Dead Still (RTE1) - 4 stars
RTE’s production and distribution deal with Acorn Media Enterprises hadn’t exactly resulted in any great oaks up to now – more like stunted saplings.
Alleged thriller Acceptable Risk was the ideal series to read a book by, provided you muted the volume on the leaden dialogue.
The South Westerlies, set in West Cork but clearly filmed in Wicklow – which will muddle the hell out of American tourists when they go wandering around Clonakilty looking for directions to the Sugar Loaf – was basically Ballykissangel with even less social realism.
I’ll say nothing more about the second season of Finding Joy. My mother always told me never to speak ill of the dud.
Given that dismal hat-trick, the latest RTE-Acorn collaboration, the Irish-Canadian comedy mystery mini-series Dead Still comes as a wonderfully refreshing surprise. It’s off-beat, funny, a little creepy, attractively produced with a good period feel and different enough from anything else out there to make it stand out.
Ghoulish, gory murder mysteries set in the 19th century are all the rage. The Alienist, whose season two showrunner is Love/Hate creator Stuart Carolan, is a case in point.
Dead Still, written by Kilkenny man John Morton from an idea by him and Imogen Murphy, who shares directing duties with Canadian Craig David Wallace, broadly belongs in the period crime thriller territory but stamps its own singular comic sensibility on it.
It retains the ghoulishness but replaces the gore with delightfully deadpan humour (fitting, since the Irish production company involved is Deadpan Pictures).
There are corpses aplenty here; most of them, however, are seen through the lens of the splendidly- named Brock Blennerhasset, played by Michael Smiley.
Brock, a member of the Anglo set, is Dublin’s most in-demand memorial photographer, a sort of David Bailey of the dead who takes photos of the recently deceased with their loved ones posing alongside them. Being a former embalmer, he knows just how to make the dead appear as if they’re still alive. Believe it or not, this was a real if relatively short-lived craze at the time.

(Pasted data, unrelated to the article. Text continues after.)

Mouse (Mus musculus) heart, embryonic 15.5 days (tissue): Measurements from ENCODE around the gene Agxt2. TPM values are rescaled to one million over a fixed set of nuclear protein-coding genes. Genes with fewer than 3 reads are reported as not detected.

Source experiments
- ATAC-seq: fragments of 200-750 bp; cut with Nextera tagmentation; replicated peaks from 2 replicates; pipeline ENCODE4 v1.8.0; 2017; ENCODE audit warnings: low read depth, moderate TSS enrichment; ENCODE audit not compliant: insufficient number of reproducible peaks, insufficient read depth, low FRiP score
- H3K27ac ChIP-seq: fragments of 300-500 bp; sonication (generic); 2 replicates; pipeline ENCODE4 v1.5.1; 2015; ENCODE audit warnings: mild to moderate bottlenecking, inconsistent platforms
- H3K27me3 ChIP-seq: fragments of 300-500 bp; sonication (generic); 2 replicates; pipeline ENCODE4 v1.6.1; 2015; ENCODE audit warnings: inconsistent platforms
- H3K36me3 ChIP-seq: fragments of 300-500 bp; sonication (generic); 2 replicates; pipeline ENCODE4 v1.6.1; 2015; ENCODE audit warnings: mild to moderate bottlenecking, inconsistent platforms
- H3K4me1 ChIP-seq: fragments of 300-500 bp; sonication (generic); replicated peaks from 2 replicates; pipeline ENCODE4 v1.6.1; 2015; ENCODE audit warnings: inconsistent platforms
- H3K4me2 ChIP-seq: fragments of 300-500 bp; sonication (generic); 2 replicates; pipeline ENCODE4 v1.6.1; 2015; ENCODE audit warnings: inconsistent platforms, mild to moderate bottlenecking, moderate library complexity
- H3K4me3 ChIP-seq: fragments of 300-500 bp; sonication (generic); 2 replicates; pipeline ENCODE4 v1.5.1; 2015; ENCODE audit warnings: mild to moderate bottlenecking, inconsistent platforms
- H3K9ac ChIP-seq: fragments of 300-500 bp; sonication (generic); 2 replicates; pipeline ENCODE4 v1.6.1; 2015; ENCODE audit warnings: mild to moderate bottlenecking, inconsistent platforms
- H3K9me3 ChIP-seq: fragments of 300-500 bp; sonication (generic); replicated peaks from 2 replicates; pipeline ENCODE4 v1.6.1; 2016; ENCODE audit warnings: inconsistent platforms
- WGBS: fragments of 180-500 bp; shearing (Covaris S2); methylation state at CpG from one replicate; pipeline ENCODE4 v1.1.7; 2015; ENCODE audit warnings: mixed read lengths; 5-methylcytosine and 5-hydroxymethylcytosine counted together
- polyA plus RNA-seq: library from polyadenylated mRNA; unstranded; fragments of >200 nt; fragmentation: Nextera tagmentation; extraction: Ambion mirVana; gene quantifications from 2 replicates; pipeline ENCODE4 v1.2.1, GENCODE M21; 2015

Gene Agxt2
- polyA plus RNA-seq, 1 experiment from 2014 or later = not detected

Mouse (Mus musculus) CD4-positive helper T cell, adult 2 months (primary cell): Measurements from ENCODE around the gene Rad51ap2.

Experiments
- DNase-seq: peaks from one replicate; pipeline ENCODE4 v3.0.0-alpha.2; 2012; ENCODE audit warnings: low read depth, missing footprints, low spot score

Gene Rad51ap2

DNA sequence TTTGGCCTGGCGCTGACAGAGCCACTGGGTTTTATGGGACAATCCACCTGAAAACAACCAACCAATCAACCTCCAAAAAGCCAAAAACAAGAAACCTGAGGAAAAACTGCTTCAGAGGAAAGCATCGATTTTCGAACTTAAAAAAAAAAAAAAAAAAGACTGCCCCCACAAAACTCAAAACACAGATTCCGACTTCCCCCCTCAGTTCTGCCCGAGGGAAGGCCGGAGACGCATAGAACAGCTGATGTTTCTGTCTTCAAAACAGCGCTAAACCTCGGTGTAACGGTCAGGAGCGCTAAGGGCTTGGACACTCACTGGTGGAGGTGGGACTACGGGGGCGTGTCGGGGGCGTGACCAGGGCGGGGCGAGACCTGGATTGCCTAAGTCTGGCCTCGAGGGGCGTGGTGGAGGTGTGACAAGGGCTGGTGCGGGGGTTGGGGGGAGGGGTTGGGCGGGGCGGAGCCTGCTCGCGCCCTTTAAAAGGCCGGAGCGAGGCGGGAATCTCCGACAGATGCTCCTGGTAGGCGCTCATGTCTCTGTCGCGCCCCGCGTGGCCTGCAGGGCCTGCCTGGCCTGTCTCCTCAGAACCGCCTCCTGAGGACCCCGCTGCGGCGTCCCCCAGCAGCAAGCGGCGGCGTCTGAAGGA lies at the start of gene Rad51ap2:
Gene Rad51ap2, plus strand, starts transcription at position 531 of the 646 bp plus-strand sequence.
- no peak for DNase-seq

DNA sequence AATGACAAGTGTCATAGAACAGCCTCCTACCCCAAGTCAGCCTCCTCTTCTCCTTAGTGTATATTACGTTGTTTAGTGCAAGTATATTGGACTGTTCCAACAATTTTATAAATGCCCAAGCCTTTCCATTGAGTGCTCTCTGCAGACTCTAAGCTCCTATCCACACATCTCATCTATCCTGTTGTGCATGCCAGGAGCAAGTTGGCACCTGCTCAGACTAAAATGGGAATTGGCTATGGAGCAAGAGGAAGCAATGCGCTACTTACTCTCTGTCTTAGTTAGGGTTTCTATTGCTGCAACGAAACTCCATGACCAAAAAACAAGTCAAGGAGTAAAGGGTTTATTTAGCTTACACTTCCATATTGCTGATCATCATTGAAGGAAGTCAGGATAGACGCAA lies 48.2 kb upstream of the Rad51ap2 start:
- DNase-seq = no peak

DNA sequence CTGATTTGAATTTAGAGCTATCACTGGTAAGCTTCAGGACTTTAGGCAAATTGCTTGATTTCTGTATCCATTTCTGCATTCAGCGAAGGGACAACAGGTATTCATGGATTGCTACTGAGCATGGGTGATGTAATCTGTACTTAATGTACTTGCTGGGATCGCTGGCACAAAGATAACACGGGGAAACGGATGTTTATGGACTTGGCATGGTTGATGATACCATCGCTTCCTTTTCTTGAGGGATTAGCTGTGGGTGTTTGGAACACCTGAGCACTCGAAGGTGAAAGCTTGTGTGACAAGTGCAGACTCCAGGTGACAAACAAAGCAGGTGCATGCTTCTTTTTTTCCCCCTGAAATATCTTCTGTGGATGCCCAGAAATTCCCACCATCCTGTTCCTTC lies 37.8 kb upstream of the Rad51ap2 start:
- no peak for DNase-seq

Brock – a wonderful performance by Smiley – is a pernickety fellow who gets very distressed if the grieving parties touch so much as a hair on the corpse’s head.
You can imagine, then, how upset he is when Detective Fred Regan (Aidan O’Hare), a wily, impish Corkman with an eye on a posting among the big boys in Dublin Castle, tells him that someone appears to be going around killing people, making it look like a suicide and posing them much like Brock poses his subjects.
This news caps an already bad couple of days during which Brock injures his foot, nearly falls into a grave and discovers the crucial photographic plate from his last job has been stolen – the handiwork, he believes, of one of his many rivals in the photography business.
As it turns out, he’s wrong. It’s an altogether more complicated business involving conflicts with the in-laws and a little casual grave-robbing.
We’ve endured plenty of RTE series – comedies and dramas – over the years that were poorly conceived, poorly written and appeared to have been waved through without any sense of quality control, so it’s a real joy to come upon one that feels confident and fully-formed from the very first episode.
Smiley’s a hoot and Brock is a great creation, but Morton surrounds him with equally appealing, well-drawn supporting characters, including his independent-minded niece Nancy (Elizabeth O’Higgins), who’s an aspiring actress; young gravedigger Conall (Kerr Logan), who becomes Brock’s assistant; and his sarcastic driver Carruthers (Jimmy Smallhorne), who has a cigarette butt seemingly glued to his lip.
In subsequent episodes, Morton cleverly weaves in the political complexities of the time without sacrificing an ounce of the morbid, mischievous fun.